Landlord/tenant - The new law amends the old rules to give tenants who declare bankruptcy 120 days to assume or reject a lease. This is double the initial time permitted under the old 60-day rules. The bankruptcy court may, of course, extend the 120-day period for an additional 90 days for cause. Any extension subsequent to the additional 90 days is available only with the consent of the lessor.
Two new rules have been established for landlords seeking to evict tenants. The first allows the continuance of any eviction proceeding in which the landlord obtained a judgment of possession prior to the filing of the bankruptcy petition. The second deals with evictions based on "endangerment" of the rented property or "illegal use of controlled substances" on the property.
Creditors' committee - The new rules suggest that small business concerns be added to the appropriate creditors' committee, those groups responsible for determining who will be paid what, if the claim the small business concern holds is disproportionately large in comparison with its annual gross revenue. Thus, a small business that has a large claim against the debtor can be added to the creditors' committee and thereby play an active role in the case while doling down their costs.
For the first time, creditors may be represented by someone other than an attorney at the first creditors' meeting. This will reduce the cost of representing the HVACR operation's claim against the debtor once the reform bankruptcy rules take effect.
Trade creditors - The claims of unsecured trade creditors have been expanded, but remain subordinate to the interests of a secured creditor. Voluntary returns of trade goods by a debtor are also explicitly made subordinate to the interests of secured creditors.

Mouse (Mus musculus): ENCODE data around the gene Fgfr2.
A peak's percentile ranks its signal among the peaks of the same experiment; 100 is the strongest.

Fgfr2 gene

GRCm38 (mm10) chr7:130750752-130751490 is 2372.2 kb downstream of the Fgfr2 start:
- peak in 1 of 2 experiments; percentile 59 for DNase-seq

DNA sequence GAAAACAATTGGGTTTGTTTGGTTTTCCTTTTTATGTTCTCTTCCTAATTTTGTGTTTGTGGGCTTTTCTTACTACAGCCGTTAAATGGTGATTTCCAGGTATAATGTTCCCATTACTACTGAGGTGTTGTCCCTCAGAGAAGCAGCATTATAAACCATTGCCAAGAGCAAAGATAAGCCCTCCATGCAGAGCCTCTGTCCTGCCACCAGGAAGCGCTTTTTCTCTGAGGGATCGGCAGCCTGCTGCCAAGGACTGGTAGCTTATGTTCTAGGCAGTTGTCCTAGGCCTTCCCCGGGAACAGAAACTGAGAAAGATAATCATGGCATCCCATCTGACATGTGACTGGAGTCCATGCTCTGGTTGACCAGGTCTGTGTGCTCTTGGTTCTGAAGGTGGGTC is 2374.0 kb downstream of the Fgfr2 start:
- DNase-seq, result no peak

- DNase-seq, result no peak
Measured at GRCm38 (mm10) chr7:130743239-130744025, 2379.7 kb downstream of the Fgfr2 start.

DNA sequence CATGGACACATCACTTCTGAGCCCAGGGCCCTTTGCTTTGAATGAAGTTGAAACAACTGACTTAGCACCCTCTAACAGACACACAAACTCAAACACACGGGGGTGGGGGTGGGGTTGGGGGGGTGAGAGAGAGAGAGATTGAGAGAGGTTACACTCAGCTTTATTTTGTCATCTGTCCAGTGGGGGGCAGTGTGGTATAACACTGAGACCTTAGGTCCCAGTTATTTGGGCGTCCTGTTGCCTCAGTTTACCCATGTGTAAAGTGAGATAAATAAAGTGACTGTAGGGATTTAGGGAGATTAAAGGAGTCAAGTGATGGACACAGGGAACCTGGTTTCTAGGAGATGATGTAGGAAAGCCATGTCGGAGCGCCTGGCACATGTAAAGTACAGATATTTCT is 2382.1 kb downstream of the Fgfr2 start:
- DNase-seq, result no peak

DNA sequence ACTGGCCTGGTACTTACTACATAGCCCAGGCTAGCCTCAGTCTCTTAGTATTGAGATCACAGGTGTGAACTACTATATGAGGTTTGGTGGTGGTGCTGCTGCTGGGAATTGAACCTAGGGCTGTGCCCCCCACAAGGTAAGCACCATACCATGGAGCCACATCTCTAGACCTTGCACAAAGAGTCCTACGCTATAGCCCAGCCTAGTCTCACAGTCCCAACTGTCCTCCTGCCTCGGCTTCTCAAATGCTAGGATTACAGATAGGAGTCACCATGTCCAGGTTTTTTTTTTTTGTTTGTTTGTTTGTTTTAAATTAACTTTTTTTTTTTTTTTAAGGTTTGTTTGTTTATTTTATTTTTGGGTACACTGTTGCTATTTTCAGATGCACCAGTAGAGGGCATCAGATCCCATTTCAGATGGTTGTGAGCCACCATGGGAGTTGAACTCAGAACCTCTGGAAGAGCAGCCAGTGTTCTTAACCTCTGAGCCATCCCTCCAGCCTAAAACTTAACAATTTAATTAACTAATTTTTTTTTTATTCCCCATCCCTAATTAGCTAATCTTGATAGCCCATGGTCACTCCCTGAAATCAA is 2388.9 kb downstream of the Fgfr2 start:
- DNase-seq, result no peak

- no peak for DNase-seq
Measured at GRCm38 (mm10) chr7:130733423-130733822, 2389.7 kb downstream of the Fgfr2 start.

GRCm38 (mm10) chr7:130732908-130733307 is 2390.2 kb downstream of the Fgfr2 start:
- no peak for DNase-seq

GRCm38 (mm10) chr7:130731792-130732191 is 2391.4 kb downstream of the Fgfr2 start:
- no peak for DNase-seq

Business BankruptcyThe primary focus of the Bankruptcy Abuse Prevention and Consumer Protection Act of 2005 is in its consumer bankruptcy provisions, especially the so-called "means test." There are, however, plenty of changes in store for business bankruptcies as well.
To prevent abuse in large, corporate bankruptcies:
The new law's supporters - lawmakers and the financial services industry - argued that bankruptcy was the last refuge of gamblers, impulsive shoppers, divorced or separated fathers avoiding child support, and multimillionaires who buy mansions in states with liberal homestead exemptions to shelter assets from creditors. But no more.
Between 30,000 and 210,000 people (3 percent to 20 percent of those who dissolve their debts in bankruptcy each year in exchange for forfeiting some assets) would be disqualified from doing so under the new bankruptcy reform law according to the American Bankruptcy Institute.
Escaping taxes will soon be more difficult for everyone. Gone is the so-called "super discharge" in Chapter 13 plans. Some courts have also allowed debtors to discharge taxes due within three years of the date of bankruptcy or assessed within 240 days (six months) under Chapter 13 plans.
Taxes resulting from failure to file a return, untimely filing of a return, or fraudulently filing of a return will not be dischargeable under Chapter 13. In other words, the playing field between Chapter 7 and Chapter 13 has been leveled and tax liabilities remain a debt even in bankruptcy. Failure to file a tax return or untimely filing generally makes a tax liability nondischargeable under Chapter 7.
As a result of the new bankruptcy law, attorneys are anticipating a decline in their business as well as a reduction in the number of lawyers willing to handle bankruptcies. Under the new law, bankruptcy attorneys will be liable for any misleading statements or inaccuracies made in a client's case.
Although seeking protection under the bankruptcy laws will soon become more difficult, remember, an HVACR business does not have to be on the brink of financial ruin in order to take advantage of the new bankruptcy rules. The bankruptcy reform law will benefit businesses that are owed money.
Mark E. Battersby has been providing professionally prepared editorial material for more than 25 years. He regularly reports on the news and developments within tax and financial arenas.
Publication date: 06/20/2005